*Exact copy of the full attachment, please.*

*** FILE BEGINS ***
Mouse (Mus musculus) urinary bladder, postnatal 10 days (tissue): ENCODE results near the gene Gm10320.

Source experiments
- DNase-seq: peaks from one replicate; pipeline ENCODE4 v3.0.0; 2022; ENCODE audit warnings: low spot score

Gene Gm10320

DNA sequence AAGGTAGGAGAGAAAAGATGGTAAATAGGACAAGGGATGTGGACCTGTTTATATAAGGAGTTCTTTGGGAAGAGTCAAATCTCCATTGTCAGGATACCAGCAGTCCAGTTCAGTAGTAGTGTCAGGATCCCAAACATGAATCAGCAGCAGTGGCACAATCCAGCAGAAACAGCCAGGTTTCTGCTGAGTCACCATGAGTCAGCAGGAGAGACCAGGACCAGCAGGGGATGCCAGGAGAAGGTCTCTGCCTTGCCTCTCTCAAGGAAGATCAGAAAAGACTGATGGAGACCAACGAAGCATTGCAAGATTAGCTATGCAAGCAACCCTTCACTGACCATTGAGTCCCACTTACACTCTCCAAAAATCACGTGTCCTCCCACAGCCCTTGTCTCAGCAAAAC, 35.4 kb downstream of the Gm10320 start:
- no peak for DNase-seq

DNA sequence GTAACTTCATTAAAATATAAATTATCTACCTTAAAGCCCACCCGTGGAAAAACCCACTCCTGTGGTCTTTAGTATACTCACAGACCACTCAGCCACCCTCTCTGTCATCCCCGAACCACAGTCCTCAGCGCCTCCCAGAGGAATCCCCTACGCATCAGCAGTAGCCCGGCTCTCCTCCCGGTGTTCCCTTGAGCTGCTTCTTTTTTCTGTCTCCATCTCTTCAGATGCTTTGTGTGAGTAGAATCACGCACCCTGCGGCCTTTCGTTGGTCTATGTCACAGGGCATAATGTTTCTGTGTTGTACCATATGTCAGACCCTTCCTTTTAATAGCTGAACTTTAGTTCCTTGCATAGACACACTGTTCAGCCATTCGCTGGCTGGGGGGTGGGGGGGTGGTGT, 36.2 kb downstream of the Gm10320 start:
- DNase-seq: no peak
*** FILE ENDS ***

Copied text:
Mouse (Mus musculus) urinary bladder, postnatal 10 days (tissue): ENCODE results near the gene Gm10320.

Source experiments
- DNase-seq: peaks from one replicate; pipeline ENCODE4 v3.0.0; 2022; ENCODE audit warnings: low spot score

Gene Gm10320

DNA sequence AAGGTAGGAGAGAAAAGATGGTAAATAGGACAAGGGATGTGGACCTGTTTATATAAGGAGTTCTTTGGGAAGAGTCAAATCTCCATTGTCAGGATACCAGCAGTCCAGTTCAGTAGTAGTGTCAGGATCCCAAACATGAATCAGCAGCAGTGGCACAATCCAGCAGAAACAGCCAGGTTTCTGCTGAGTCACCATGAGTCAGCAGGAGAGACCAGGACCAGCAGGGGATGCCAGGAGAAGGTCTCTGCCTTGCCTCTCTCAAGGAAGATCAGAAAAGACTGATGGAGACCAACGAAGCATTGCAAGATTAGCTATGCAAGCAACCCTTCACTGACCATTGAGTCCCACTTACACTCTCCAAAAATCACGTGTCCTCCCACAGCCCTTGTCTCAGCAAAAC, 35.4 kb downstream of the Gm10320 start:
- no peak for DNase-seq

DNA sequence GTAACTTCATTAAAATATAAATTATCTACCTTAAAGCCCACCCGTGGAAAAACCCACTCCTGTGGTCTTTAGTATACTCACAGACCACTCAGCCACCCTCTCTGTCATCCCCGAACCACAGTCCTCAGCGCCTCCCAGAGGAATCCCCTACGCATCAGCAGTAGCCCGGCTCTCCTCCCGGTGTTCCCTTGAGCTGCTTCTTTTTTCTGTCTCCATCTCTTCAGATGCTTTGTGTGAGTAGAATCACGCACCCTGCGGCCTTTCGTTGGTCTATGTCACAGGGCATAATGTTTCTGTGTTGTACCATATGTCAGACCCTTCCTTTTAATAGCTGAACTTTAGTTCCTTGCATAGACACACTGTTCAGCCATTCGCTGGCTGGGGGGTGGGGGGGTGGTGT, 36.2 kb downstream of the Gm10320 start:
- DNase-seq: no peak